Also it was said that the Japanese ARE going after piracy, fine but it might be a case of too little too late, and support the possibility of a very public arrest at a convention just to show they mean business!
            Lastly until the economy picks up and jobs become available again there isn't going to be much buying of anything! And that's the bottom line! And while I do have a job and can afford a $100 a month anime habit, many of my fellow otaku can't and I can understand why. The stuff isn't cheap and streaming online sites are a good way to "try before you buy". Secondly sites line AnimeSuki ONLY show non-licensed anime and once the word is out that it is licensed, it is immediately pulled and any attempt buy its members too advertise or distribute pirate sites is strictly forbidden!
            I'll miss BANDAI, they always had a class act and first class anime!
            Dale "Heavy45hitter"
          • Gary
            Is there anyway to tell if something is public domain? Also, I am curious, sites like AnimeSuki, though they don t do the actual subbing do things like the
            Message 5 of 15 , Jan 3, 2012
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              Is there anyway to tell if something is public domain?

              Also, I am curious, sites like AnimeSuki, though they don't do the actual subbing do things like the distributing. Maybe I've missed something, but so far, unlike non complying sites like Pirate Bay, I don't recall anyone going after AnimeSuki as long as they pull anything they get asked to. Their apparently tollerated operation raises confusion for me about when is something public domain, or "fair usage", or any other legal access, and when is it wrong? I'm not the most legally savy guy, I just love anime. But I'm not trying to hurt anyone either.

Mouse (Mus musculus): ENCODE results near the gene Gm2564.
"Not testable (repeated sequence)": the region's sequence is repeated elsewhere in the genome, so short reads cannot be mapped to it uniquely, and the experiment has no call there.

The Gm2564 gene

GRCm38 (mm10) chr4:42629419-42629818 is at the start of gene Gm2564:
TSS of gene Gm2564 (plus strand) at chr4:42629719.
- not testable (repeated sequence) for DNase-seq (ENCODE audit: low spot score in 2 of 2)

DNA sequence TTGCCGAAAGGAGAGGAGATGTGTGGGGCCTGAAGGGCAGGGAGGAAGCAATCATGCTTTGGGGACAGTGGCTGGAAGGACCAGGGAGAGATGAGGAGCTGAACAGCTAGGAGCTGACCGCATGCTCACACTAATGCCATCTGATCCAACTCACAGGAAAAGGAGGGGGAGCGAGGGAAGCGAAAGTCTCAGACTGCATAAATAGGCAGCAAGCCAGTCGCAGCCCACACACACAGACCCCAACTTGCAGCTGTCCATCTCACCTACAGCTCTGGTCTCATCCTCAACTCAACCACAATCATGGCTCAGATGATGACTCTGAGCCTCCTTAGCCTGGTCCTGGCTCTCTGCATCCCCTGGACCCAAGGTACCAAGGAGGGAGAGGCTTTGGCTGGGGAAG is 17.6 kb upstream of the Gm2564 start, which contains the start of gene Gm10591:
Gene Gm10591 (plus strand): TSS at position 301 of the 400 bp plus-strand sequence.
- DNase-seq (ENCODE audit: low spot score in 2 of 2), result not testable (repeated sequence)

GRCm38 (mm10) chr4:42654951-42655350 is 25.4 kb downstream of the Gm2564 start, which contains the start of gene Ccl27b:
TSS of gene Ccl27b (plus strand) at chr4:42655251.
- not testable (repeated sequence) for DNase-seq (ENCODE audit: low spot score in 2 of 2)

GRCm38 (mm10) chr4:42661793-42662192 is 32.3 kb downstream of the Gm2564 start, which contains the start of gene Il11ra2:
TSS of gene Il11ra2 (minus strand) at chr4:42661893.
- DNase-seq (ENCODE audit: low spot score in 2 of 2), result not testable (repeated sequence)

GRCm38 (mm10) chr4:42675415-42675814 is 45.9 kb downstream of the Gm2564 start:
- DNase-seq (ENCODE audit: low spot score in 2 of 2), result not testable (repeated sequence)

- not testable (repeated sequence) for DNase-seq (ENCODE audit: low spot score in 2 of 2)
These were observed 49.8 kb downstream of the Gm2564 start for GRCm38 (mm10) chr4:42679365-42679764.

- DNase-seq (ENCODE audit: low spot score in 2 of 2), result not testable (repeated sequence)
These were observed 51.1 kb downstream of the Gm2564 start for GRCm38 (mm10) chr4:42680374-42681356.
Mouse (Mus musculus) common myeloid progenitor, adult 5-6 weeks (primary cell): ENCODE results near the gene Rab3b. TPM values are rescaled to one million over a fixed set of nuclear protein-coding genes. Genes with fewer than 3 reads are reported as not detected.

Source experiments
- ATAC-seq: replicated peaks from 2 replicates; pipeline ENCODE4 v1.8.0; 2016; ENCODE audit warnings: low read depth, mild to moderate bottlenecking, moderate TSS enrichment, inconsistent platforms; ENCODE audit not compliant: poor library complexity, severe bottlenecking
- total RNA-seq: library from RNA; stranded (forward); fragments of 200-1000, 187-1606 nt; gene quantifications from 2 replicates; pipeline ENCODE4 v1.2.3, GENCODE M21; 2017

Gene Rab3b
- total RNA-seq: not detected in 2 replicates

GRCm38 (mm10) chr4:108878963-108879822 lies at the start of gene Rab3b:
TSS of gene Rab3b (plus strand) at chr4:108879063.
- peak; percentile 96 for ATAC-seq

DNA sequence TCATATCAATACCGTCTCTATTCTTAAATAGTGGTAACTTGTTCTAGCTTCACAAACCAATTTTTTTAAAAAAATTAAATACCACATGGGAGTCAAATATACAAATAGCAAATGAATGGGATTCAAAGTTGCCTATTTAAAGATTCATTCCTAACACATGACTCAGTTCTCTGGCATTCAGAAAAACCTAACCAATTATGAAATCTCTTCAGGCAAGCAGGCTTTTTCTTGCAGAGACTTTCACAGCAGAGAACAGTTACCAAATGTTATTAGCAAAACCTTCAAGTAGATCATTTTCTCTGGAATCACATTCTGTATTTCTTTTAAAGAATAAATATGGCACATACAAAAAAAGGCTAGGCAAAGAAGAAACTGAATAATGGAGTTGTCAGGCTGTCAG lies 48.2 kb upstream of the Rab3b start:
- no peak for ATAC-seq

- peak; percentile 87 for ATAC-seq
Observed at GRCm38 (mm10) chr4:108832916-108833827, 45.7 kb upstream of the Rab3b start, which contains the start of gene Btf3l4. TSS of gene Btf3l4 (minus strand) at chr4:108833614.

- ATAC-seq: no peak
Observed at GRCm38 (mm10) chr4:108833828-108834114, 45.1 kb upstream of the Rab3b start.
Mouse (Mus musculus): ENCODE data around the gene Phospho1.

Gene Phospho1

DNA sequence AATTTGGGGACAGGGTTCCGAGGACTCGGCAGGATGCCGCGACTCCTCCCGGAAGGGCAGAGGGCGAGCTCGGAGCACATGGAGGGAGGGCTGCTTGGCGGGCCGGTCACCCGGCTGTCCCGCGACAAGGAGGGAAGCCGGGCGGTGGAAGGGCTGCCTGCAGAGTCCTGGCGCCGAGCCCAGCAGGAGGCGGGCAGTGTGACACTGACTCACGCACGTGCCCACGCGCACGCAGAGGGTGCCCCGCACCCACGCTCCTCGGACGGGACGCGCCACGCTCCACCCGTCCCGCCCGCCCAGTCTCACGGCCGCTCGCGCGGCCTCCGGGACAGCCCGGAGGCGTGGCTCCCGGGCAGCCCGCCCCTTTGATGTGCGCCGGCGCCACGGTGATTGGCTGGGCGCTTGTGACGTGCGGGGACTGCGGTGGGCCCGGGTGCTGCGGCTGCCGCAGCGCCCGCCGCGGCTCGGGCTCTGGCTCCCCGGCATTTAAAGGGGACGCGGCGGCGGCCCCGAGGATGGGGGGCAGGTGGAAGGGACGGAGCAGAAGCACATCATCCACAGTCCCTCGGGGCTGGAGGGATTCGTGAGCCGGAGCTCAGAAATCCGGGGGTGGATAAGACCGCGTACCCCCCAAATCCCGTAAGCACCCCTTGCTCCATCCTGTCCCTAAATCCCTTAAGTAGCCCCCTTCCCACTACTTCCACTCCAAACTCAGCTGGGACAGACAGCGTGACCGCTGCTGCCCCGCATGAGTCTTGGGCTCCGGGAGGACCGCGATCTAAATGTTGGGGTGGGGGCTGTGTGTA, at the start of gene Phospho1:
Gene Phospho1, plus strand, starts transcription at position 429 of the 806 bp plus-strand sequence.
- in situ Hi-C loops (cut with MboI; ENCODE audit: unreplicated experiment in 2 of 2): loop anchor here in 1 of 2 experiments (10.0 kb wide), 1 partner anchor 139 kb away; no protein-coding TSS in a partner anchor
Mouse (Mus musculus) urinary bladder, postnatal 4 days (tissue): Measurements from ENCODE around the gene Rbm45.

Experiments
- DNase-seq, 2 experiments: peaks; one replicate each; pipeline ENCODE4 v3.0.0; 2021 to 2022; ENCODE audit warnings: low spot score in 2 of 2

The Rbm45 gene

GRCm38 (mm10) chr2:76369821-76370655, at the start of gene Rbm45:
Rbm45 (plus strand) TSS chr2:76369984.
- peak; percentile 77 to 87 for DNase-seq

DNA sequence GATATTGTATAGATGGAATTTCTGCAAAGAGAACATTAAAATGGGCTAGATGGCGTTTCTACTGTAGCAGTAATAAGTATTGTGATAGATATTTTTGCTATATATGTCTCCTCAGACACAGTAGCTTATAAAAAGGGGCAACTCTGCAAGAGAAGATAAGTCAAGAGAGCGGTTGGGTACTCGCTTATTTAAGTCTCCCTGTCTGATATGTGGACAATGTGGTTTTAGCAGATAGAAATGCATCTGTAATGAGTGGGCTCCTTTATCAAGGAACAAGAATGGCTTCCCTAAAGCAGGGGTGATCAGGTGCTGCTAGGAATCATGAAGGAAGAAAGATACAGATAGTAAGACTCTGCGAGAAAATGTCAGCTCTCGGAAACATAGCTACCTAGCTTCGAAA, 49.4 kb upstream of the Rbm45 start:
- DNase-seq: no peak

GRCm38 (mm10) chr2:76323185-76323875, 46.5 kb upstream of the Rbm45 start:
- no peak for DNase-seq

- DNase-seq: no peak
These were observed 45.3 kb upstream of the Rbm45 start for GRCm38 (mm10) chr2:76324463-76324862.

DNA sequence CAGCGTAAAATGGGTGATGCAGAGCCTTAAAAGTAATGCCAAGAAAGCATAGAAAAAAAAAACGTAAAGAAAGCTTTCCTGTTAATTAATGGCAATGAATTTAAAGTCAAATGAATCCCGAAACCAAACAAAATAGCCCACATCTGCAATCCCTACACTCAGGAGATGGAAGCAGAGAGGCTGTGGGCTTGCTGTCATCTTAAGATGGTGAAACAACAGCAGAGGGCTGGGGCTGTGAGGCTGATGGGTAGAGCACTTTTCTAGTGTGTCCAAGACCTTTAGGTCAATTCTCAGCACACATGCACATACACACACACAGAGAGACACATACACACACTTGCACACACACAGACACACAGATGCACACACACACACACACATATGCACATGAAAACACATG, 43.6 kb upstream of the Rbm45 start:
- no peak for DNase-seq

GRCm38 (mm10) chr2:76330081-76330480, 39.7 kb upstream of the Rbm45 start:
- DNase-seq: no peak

>Even though it seems like a grey area, it is not. The reality is that >just because something exists does not mean we have a right to see it >(unless it's in the public domain, of course). It's a shame when >rights-holders, for whatever reasons, withhold their products from us, >but that is their right. These properties have value, value that is >diminished by the fact that it is illegally copied and distributed.
            • scytale
              ... Something goes into the public domain if the owner does not wish to retain the intellectual property rights. This doesn t normally happen unless something
              Message 6 of 15 , Jan 4, 2012
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                > Is there anyway to tell if something is public domain?

                Something goes into the public domain if the owner does not wish to retain the intellectual property rights. This doesn't normally happen unless something is quite old. Don't expect to see anime series in the public domain anytime soon.


                > Also, I am curious, sites like AnimeSuki, though they don't
                > do the actual subbing do things like the distributing. Maybe
                > I've missed something, but so far, unlike non complying sites
                > like Pirate Bay, I don't recall anyone going after AnimeSuki as
                > long as they pull anything they get asked to. Their apparently